Talking airline business with Virgin Atlantic VP, Paul Charles

Paul Charles, Virgin Atlantic

Paul Charles, Virgin Atlantic

My prediction last month that Virgin Atlantic, one of the world’s leading long-haul airlines, is not on the brink of collapse seems to have proven true. The airline recently announced its financial results – which turned out surprisingly positive, given the tatters the rest of the industry currently is in. Premium passenger numbers were up 22% and profits up a whopping five times compared to the previous year. So I decided to speak with their VP of Corp Comms, Paul Charles (a former BBC TV and Radio presenter!). Here are his responses to questions about how Virgin Atlantic is dealing with the industry crisis so well.

Beating the current crisis

How has the current Wall Street crises affected Virgin Atlantic, especially load factors on London-New York flights?

Load factors have actually not dropped, thanks to Virgin Atlantic’s advance planning – we saw this coming two years in advance. New plane orders were deferred, bank balance was bolstered over time and the latest earnings have only demonstrated the sound planning further. Moreover, the fact that Virgin Atlantic is a long haul carrier has helped too, since it’s the short haul business that tends to suffer more in times like these.

How are the corporate deals that Virgin has negotiated holding up?

Unlike a number of other major airlines in the region, we do not rely heavily on financial institutions for our corporate accounts. The diversity in our corporate customer base has allowed us to weather this crises much better than our competition.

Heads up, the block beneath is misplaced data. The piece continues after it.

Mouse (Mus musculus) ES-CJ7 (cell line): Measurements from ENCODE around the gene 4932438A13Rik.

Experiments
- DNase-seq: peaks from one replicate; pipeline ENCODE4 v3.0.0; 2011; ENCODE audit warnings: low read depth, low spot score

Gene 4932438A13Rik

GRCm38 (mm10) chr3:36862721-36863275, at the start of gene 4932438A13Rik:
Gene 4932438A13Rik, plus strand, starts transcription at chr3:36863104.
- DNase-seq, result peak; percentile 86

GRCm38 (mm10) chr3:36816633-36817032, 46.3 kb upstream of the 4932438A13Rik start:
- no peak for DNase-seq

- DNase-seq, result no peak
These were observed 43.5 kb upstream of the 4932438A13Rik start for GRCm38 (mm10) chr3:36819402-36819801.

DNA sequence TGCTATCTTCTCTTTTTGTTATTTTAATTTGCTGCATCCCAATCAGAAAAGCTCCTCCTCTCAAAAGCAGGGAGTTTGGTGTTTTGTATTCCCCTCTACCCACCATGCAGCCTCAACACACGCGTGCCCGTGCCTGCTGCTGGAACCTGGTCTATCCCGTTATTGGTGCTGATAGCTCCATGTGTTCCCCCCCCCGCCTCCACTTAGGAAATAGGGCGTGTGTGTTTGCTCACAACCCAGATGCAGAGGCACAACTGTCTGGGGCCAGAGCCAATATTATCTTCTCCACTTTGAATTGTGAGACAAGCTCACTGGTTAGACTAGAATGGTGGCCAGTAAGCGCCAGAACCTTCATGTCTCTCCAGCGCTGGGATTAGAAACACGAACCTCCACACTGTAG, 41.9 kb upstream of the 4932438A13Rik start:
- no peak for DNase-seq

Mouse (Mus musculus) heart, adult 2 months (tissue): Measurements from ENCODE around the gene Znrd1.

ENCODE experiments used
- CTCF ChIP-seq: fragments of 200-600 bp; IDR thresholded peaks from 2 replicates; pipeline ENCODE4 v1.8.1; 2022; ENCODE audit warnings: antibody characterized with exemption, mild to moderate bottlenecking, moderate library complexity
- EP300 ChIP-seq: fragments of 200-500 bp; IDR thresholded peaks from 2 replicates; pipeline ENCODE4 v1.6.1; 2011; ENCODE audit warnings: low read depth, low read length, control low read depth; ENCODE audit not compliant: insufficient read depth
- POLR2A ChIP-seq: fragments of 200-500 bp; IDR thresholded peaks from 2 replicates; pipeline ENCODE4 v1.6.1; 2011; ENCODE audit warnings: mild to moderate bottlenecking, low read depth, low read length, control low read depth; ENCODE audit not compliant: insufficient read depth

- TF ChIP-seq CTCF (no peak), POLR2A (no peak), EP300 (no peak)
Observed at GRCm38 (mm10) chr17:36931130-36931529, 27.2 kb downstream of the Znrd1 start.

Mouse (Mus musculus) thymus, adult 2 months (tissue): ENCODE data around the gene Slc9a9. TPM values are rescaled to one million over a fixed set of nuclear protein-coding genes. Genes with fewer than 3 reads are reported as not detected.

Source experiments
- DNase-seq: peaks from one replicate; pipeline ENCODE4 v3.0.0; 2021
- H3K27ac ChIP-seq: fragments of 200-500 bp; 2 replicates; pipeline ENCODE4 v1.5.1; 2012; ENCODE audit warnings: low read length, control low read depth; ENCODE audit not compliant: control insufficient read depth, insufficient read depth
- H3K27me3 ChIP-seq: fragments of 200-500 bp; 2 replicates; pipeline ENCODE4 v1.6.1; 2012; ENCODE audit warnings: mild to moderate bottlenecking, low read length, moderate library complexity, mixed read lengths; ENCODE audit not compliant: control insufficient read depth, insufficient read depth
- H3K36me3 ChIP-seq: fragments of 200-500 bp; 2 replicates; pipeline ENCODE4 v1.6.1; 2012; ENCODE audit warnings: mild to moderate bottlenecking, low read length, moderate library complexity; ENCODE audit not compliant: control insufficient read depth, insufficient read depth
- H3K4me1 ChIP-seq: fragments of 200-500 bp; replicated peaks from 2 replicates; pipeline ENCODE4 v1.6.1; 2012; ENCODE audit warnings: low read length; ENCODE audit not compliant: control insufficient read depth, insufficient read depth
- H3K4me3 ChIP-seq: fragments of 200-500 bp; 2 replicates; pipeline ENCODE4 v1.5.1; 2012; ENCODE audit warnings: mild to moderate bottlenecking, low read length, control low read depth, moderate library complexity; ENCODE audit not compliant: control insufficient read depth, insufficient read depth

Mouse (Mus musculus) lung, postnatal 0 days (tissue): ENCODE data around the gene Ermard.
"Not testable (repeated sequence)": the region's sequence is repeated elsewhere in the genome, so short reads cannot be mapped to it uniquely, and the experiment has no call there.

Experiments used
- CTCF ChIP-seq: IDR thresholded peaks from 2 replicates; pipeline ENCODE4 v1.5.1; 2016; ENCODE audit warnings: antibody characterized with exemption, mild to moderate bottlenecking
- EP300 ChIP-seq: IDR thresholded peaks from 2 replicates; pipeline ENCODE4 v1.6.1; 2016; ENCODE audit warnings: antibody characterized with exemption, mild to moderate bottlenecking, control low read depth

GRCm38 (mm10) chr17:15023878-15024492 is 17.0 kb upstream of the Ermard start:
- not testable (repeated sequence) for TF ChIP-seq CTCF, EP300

How important is the Virgin Atlantic Flying Club as a structural anchor to keep business travelers, especially in this climate?

We find that our most loyal business travelers are those who have benefited from being part of our award winning frequent flier program. They not only love the privileges, but also appreciate subtle conveniences like “Limo to lounge”, where they are able to go straight to the business lounge after arriving only a short time before the flight, while we take care of all their check-in formalities. This is a service also available to our Upper Class passengers.

Succeeding in the future

Do you think airlines with a stronger brand equity will come out stronger from the crisis? Why?

Certainly. Customers will stand by the brand that they trust, and that gives more stability to the business for an airline like Virgin Atlantic.

What do you make of the emerging business models in aviation, where airline conglomerates like AirFrance+KLM, BA+Iberia+AA and Lufthansa+Swiss are sprouting up?

We feel that although coordination between carriers is an emerging reality, it’s the markets that they target that’s key. For example, BA+AA is something we are vehemently against, since they would effectively own over 60% of the London-New York market share. In fact, even more, if you consider other US East Coast cities like Boston. This is not good for the consumers, and not good for competition in the industry. We are hoping that the authorities would look into this matter seriously and prevent this from going ahead.

Is Virgin Atlantic likely to go down that road too (collaboration)?

We are certainly open to the idea, and would consider seriously if an opportunity for a mutually-beneficial partnership comes along in the future and something that benefits all customers.


Note: This was meant to be a podcast, but the interview recording mysteriously vanished from my Windows PC. Hence, I’ve pledged to only use my Mac for all podcasts from now on!

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